His stock high, Woody Allen will return to acting
Woody Allen is going through a career resurgence of sorts, with his "Midnight in Paris" poised to attract a wider audience than any film he's directed in the past 25 years (and there have been a lot of films in those 25 years).
On Monday morning, the 75-year-old director said he'd soon make himself visible in another way. Allen confirmed in a press release that he would have a role in his new movie "The Bop Decameron." The film, which begins shooting in July, strings together several romantic vignettes in Rome, the filmmaker's latest stop on his European tour. It attracts the usual mix of top-tier cast members (Alec Baldwin, Ellen Page, Penelope Cruz, Jesse Eisenberg -- indeed, is there an actor who was born to star in a Woody Allen movie more than Jesse Eisenberg?).
"Decameron" will mark the first time that Allen has starred in one of his own movies since "Scoop" five years ago, and it's hard not to notice a parallel. Back when that movie was being made the director was also undergoing a career revival, his darkly psychological "Match Point" garnering what at the time was his biggest audience in nearly two decades.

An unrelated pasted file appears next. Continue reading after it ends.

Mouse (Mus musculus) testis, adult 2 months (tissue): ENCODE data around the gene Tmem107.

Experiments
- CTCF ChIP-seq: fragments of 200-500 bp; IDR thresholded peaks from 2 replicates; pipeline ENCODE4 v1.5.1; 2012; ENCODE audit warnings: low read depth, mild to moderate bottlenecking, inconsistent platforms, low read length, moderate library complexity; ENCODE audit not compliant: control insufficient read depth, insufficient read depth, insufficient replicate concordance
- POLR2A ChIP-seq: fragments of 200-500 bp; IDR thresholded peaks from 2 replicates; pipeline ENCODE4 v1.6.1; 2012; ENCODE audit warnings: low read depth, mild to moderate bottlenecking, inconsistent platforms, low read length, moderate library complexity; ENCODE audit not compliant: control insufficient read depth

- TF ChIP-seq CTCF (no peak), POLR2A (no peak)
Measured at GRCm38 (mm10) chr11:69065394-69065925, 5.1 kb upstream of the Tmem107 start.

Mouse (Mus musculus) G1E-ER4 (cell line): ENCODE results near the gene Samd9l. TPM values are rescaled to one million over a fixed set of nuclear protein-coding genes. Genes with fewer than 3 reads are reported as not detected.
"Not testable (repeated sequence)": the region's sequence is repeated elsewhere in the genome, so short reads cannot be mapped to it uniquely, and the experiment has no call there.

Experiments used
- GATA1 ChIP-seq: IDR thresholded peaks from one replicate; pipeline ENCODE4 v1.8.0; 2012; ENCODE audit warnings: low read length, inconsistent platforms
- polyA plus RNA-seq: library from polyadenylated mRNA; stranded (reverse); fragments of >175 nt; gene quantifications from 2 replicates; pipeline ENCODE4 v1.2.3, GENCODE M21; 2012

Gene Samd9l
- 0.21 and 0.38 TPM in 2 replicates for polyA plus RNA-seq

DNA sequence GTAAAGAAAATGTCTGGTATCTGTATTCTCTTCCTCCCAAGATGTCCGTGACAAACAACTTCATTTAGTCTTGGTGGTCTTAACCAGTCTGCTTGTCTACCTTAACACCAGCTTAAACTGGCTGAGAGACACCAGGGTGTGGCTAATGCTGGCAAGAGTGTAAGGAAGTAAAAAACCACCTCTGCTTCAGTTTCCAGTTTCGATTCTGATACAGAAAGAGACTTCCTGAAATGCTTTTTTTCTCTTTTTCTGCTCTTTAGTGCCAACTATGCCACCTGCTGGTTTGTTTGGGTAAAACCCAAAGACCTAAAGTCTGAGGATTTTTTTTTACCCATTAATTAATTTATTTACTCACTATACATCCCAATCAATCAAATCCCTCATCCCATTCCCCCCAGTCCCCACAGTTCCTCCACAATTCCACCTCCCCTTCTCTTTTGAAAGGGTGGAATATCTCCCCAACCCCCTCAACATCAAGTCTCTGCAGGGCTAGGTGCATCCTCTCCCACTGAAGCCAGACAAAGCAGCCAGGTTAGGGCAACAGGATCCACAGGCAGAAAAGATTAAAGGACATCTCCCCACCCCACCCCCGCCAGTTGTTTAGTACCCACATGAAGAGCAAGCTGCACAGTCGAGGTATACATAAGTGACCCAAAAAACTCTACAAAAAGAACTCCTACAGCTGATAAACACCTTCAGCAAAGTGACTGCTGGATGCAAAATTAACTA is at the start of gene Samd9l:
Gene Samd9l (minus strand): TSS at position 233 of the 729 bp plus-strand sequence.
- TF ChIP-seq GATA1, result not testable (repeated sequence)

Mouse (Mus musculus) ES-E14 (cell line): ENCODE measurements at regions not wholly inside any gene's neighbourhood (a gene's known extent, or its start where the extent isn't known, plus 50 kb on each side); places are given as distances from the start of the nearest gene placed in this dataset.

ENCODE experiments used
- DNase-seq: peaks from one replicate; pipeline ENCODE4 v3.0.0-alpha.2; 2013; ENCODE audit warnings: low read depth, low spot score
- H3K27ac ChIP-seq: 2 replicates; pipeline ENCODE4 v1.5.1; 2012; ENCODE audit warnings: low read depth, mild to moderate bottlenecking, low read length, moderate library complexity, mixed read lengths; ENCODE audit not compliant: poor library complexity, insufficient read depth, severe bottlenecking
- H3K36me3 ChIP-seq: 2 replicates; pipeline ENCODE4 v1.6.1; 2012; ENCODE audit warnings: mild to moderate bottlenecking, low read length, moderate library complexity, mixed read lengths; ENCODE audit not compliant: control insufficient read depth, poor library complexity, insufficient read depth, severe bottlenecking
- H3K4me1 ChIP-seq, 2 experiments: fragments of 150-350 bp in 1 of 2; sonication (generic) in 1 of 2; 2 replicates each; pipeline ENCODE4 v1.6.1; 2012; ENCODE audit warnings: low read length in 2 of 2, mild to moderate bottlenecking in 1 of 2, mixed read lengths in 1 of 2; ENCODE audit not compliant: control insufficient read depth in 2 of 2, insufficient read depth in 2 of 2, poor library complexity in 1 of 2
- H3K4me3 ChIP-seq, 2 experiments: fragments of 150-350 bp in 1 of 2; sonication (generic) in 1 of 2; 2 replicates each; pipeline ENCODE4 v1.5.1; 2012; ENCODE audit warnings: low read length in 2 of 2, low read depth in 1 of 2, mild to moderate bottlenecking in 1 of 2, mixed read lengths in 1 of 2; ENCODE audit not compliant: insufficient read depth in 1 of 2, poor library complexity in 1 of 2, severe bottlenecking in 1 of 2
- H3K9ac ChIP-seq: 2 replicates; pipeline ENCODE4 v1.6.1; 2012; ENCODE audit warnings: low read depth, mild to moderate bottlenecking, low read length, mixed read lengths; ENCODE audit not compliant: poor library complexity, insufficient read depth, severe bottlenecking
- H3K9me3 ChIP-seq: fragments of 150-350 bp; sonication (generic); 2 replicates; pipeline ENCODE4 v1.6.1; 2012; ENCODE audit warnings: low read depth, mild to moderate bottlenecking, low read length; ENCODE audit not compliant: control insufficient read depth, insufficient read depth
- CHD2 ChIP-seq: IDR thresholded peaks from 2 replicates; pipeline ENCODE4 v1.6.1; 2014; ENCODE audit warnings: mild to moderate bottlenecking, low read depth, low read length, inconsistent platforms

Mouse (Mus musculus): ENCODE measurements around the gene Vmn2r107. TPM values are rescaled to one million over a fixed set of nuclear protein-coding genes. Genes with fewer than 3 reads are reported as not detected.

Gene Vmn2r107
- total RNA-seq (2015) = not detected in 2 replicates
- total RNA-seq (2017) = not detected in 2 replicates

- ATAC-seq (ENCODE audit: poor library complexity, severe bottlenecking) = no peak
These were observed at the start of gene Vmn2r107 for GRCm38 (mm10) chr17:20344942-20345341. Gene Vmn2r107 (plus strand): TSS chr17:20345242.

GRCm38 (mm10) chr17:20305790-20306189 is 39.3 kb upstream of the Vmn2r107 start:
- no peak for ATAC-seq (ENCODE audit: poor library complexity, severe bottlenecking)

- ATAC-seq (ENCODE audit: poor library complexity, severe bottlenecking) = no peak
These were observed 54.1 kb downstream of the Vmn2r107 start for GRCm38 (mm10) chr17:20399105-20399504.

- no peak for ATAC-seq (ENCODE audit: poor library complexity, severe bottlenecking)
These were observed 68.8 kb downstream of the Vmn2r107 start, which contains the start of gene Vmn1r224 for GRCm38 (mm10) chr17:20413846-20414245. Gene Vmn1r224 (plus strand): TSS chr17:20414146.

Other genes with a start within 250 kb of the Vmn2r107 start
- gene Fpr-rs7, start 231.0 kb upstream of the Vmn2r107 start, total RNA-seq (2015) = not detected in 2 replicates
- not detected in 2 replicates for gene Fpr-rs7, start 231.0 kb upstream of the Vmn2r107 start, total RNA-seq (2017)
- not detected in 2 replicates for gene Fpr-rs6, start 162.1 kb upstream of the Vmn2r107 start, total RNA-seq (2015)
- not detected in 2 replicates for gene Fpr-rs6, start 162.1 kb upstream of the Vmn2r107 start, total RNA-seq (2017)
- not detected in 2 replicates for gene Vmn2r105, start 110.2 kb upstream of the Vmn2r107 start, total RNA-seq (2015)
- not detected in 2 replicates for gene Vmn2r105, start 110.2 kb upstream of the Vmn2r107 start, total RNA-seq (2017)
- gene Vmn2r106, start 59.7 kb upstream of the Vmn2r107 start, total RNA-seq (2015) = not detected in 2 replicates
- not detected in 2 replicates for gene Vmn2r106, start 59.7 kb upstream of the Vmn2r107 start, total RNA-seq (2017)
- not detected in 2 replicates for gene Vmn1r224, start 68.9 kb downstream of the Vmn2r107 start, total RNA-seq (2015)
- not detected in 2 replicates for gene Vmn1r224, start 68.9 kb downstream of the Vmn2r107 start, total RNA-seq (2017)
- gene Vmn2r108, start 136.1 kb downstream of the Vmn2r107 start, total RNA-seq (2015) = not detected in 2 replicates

It's impossible to know the degree of connection between the popularity of "Midnight in Paris" and his willingness to again appear in front of the camera. But his return to acting certainly comes at an opportune time, with filmgoer goodwill for Allen higher than it's been in a long while.
Of course, Woody doesn't go away even when he goes away. In "Midnight," Owen Wilson's Gil Pender channels Woody, and Larry David two years ago played the Woody character to the hilt in "Whatever Works." Coming after all those stand-ins, the sight of Allen on the big screen will provide a fitting metaphor for his current career status: Just when you think he's disappeared, you realize he's been here all along.
-- Steven Zeitchik
Photo: Woody Allen, right, directing Owen Wilson and Rachel McAdams on the set of 'Midnight in Paris.' Credit: Roger Arpajou/Sony Pictures Classics